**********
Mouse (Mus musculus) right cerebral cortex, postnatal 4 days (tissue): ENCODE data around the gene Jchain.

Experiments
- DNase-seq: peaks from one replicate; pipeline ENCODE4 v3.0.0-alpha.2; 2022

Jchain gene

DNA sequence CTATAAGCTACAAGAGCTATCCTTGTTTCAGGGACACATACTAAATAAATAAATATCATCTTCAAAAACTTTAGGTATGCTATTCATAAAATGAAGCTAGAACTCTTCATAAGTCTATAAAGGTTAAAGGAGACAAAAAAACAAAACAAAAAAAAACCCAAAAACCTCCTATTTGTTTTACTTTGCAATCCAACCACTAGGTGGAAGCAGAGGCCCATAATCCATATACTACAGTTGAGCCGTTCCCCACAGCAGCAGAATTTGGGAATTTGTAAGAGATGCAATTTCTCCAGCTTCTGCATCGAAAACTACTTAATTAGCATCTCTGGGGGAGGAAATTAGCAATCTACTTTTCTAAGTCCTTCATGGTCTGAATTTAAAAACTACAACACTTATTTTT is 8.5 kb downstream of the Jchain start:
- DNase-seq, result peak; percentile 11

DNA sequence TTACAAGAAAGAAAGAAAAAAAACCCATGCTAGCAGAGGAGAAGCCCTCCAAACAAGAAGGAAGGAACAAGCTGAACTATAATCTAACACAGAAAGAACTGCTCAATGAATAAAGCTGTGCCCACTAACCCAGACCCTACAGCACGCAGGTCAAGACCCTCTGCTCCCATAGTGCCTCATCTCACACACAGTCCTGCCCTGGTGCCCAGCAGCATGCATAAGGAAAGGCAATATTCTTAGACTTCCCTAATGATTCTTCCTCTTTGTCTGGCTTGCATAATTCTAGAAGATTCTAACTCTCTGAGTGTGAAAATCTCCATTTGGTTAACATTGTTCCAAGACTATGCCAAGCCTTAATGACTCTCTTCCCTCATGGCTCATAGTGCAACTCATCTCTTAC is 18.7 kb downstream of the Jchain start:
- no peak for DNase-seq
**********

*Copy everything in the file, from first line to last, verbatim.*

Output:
Mouse (Mus musculus) right cerebral cortex, postnatal 4 days (tissue): ENCODE data around the gene Jchain.

Experiments
- DNase-seq: peaks from one replicate; pipeline ENCODE4 v3.0.0-alpha.2; 2022

Jchain gene

DNA sequence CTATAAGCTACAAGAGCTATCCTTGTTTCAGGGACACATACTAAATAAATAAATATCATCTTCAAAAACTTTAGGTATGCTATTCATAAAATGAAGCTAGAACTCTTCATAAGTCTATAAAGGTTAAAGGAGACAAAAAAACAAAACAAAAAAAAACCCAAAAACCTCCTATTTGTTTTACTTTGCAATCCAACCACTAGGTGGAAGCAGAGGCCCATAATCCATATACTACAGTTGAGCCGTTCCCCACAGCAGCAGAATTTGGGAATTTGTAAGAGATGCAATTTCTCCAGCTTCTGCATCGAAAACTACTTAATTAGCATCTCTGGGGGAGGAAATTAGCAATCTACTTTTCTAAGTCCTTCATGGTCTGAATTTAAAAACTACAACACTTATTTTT is 8.5 kb downstream of the Jchain start:
- DNase-seq, result peak; percentile 11

DNA sequence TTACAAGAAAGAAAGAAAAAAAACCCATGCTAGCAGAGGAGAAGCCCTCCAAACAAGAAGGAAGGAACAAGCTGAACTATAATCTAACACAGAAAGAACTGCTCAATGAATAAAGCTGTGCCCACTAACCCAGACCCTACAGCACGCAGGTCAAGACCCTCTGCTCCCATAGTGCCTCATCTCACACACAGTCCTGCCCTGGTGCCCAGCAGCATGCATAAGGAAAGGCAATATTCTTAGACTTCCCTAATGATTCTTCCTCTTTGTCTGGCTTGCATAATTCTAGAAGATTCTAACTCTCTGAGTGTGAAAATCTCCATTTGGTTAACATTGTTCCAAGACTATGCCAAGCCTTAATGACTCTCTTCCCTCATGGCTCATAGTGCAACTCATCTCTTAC is 18.7 kb downstream of the Jchain start:
- no peak for DNase-seq